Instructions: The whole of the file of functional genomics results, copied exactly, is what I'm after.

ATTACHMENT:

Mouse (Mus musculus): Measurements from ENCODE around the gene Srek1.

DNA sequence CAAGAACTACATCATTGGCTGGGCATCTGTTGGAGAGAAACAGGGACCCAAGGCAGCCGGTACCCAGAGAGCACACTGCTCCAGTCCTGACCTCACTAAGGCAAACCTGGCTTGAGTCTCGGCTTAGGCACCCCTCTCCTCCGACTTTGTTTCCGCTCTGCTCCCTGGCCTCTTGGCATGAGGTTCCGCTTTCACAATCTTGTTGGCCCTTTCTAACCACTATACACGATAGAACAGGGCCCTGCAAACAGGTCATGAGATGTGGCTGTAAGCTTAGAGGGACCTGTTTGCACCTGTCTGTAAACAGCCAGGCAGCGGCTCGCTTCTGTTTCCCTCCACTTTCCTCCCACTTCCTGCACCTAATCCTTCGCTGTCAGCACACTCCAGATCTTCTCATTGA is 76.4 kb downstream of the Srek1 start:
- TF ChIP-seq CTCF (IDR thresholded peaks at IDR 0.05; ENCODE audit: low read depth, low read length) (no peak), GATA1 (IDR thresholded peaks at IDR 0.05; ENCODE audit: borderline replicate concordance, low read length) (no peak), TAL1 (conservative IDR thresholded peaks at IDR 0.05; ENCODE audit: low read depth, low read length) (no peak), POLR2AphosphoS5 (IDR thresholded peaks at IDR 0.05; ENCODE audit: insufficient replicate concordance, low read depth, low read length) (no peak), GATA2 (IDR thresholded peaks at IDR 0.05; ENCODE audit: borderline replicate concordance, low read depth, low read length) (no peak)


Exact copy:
Mouse (Mus musculus): Measurements from ENCODE around the gene Srek1.

DNA sequence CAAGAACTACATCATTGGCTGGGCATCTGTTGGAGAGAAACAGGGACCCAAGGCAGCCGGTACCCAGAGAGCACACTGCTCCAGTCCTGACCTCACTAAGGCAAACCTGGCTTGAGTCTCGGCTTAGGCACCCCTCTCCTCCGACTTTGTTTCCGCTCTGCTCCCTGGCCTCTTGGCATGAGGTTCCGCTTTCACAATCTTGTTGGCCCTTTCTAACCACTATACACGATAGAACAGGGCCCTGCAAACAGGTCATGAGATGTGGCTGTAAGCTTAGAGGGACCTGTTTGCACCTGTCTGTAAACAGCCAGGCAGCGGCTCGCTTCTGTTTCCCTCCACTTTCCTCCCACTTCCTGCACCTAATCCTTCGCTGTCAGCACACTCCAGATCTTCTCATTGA is 76.4 kb downstream of the Srek1 start:
- TF ChIP-seq CTCF (IDR thresholded peaks at IDR 0.05; ENCODE audit: low read depth, low read length) (no peak), GATA1 (IDR thresholded peaks at IDR 0.05; ENCODE audit: borderline replicate concordance, low read length) (no peak), TAL1 (conservative IDR thresholded peaks at IDR 0.05; ENCODE audit: low read depth, low read length) (no peak), POLR2AphosphoS5 (IDR thresholded peaks at IDR 0.05; ENCODE audit: insufficient replicate concordance, low read depth, low read length) (no peak), GATA2 (IDR thresholded peaks at IDR 0.05; ENCODE audit: borderline replicate concordance, low read depth, low read length) (no peak)